The publication of emails between L.A. Coliseum Commission members, staffers and attorneys appears to show a public body making shady moves, including possible decision-making outside the public sphere, a legal no-no, vote counting, also illicit, and even sticking up for an indicted events manager who worked for ousted rave promoters.
The release came over the weekend after the Los Angeles Times won a legal battle against the Commission, which had tried to block the emails' publication. Gary Jay Kaufman, attorney for rave organizer Pasquale Rotella, argues that the documents could comprise another nail in the coffin that is the D.A.'s case against the promoters:
Rotella's Insomniac Events sent the attorney's statement to the Weekly. It says:
We've been saying from day one that Mr. Rotella did nothing wrong and that the charges pending against him are completely politically motivated and publicity driven. These emails go a long way in confirming that our suspicions have been accurate. We note that these emails were also sent to the district attorney's office. We are hopeful that the focus will now shift towards what appears to be a significant breach of the public trust by the Coliseum Commissioners and their staff.
On Wednesday Rotella heads to court, where a judge will weigh his motion to dismiss charges that include allegations of conspiracy, embezzlement and bribery. Promoter Reza Gerami of Go Ventures and Coliseum events manager Todd DeStefano were also indicted as part of the same conspiracy case.
Prosecutors say the promoters paid more than $1.8 million to DeStefano under-the-table in order to ensure that their events carry on smoothly at the Coliseum and its sister venue, the Sports Arena.
The D.A.'s office says documents prove the party organizers knew a quid-pro-quo was in effect when they paid DeStefano.
But the promoters have argued that the payments were made for DeStefano's after-hours work helping them organize the events on portions of the Coliseum and Sports Arena not controlled by the Coliseum Commission, namely parking lots.
A civil suit that brought similar allegations against the promoters was dismissed last month.
Rotella and Gerami hosted events at the venues starting in 1998. The festivals saw more than a million fans come through the turnstiles and were worth millions in revenues.
The 94 pages of emails, sent anonymously to the Times, mainly cover the commission's attempts to hammer out a deal to give USC control of the venues after the rave controversy emerged in 2010 and 2011.
Public records requests made by the Weekly appear in the documents. We inquired about rave promoters paying for Exposition Park fireworks shows presented, in part, by L.A. City Councilman Bernard Parks, who supported the idea of the raves staying at the public venues after controversy over the overdose death of a 15-year-old raver erupted in 2010.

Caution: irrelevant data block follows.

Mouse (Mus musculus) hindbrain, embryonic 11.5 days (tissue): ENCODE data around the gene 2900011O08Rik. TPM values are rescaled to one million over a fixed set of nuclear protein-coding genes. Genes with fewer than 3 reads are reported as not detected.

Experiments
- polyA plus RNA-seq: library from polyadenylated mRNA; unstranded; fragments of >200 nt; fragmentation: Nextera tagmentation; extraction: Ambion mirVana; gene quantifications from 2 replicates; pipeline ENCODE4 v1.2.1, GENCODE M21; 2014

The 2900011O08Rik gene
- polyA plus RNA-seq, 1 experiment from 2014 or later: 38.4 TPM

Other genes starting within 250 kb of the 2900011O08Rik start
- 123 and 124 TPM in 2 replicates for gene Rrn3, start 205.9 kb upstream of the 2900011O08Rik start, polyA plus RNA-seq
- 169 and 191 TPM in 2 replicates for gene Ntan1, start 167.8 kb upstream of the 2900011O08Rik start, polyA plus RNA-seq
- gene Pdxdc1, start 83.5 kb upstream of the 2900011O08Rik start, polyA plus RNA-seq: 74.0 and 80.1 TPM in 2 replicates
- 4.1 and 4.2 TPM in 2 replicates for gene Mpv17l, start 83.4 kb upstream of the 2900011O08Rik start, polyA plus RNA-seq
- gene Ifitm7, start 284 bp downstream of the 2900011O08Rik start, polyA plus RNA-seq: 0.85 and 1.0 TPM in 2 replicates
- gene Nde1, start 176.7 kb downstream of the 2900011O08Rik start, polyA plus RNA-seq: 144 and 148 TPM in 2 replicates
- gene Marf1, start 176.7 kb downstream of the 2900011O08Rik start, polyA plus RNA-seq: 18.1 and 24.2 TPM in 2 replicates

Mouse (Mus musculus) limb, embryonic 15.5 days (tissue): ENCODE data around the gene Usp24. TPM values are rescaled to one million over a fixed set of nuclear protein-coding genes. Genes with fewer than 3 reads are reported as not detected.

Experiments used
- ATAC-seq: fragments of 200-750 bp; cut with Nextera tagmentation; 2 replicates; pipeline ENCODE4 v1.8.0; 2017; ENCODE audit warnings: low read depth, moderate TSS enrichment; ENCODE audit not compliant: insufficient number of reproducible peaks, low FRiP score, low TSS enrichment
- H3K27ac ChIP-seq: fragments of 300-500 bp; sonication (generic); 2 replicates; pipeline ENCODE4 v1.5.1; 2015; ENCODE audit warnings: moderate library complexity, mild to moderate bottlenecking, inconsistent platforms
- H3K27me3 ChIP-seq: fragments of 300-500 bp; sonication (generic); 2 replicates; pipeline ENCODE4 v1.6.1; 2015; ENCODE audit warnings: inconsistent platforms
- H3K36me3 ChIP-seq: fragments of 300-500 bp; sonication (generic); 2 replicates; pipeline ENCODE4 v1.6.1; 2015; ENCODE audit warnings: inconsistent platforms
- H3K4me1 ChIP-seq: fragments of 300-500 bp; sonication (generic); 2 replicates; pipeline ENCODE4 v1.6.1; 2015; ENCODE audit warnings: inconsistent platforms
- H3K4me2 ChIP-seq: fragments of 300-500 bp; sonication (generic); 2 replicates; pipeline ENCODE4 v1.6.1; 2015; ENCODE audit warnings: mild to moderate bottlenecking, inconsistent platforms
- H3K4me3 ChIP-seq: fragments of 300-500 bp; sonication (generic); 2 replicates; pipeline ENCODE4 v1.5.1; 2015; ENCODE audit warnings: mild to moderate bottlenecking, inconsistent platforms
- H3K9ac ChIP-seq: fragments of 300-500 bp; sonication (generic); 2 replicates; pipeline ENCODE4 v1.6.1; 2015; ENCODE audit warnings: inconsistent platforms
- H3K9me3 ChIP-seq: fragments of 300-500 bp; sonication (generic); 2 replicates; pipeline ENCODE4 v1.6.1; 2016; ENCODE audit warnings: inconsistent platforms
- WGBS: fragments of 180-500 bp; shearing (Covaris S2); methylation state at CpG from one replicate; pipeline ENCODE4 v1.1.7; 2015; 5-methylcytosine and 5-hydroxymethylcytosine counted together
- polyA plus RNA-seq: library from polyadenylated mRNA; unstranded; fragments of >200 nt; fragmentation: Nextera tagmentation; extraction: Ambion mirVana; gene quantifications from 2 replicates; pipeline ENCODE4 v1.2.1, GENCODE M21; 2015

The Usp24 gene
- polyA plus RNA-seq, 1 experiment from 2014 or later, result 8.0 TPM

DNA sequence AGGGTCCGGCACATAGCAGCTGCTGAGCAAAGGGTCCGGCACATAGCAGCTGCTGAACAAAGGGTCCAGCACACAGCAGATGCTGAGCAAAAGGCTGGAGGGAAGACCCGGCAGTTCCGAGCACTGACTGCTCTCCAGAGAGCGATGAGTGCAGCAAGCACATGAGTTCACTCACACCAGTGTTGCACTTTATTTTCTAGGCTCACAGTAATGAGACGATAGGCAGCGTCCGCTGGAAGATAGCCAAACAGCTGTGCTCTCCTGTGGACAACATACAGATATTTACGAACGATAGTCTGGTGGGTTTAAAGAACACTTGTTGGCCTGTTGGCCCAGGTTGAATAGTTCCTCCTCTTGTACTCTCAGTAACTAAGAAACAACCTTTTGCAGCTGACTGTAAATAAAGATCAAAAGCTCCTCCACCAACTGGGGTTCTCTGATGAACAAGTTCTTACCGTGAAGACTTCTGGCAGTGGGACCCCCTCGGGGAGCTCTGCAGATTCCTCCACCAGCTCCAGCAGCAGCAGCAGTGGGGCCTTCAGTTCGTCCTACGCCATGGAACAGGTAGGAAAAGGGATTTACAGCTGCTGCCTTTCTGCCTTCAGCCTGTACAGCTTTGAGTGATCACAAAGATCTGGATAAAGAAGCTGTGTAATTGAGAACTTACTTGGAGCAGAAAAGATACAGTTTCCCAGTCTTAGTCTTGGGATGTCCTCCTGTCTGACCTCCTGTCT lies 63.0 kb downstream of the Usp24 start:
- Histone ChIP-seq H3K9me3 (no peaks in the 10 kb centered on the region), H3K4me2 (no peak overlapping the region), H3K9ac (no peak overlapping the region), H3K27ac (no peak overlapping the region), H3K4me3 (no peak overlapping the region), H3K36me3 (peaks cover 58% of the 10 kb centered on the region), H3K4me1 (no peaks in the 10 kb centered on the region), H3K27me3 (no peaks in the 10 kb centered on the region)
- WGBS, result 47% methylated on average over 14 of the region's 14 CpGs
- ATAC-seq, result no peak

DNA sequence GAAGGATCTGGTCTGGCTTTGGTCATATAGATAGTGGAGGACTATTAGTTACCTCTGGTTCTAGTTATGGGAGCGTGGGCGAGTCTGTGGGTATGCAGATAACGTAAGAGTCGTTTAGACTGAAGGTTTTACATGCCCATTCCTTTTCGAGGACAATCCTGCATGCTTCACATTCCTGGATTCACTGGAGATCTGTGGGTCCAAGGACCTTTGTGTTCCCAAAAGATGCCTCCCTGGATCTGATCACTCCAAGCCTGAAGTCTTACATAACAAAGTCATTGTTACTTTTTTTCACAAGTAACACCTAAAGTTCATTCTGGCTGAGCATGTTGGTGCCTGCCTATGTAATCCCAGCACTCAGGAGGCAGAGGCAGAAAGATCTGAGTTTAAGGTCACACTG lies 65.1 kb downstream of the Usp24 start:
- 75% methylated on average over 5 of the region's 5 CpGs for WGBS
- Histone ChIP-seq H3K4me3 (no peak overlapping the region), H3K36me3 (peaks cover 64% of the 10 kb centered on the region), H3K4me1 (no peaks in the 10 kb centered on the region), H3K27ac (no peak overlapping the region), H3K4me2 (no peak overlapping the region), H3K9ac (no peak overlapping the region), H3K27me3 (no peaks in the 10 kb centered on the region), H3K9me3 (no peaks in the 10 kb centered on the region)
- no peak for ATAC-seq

The emails go on to show that some public officials were trying to make the USC deal with as little public input as possible. Coliseum leaders appeared to feel that, after the rave promoters allegedly tried to “defraud” the public, with major concert promoters saying no to the Sports Arena as a viable venue, and with a “structural deficit” affecting the venues, they had no choice but to make a deal to let USC take control.
In one email then commission president David Israel says he doesn't want state officials, part of a triad of bureaucrats who run the venues (the state, the county and the city), to participate in a meeting over the USC handover:
I am determinedly opposed to a three-way meeting, including the state in the Coliseum negotiations with USC. Once they are in the room, they will feel free to offer thoughts and suggestions on all aspects of the matter …
Assistant county counsel Thomas Faughnan wrote that USC demanded confidential negotiations and that public deliberation (though required by law) would violate that agreement.
Israel is caught in another email counting up votes for possible passage of the USC deal.
In one 2011 email the interim general manager of the Coliseum, John Sandbrook, says corruption defendant Todd DeStefano is “going to be in an odd position” if the USC takeover includes the Coliseum and Sports Arena parking lots, where DeStefano planned to hold raves even after he exited the venues in apparent disgrace.
If the state screws the pooch on the parking lots, there's nothing we can do about it. I'm voting to move ahead with the Coliseum deal.
At one point an outside attorney for the Coliseum says that litigation against the rave promoters, DeStefano and others will cost the public $140,000 to $175,000 a month over the course of several months. (Remember, the suit, which was lost, was mainly over an alleged $1.8 million-plus in payments that Coliseum officials say could have or should have gone to the venues).
A November, 2011 email by Sandbrook indicates that some staffers destroyed documents before District Attorney's investigators could get to indicted ex-general manager Patrick Lynch's office.
Sandbrook deemed it an “honest attempt” at office cleaning.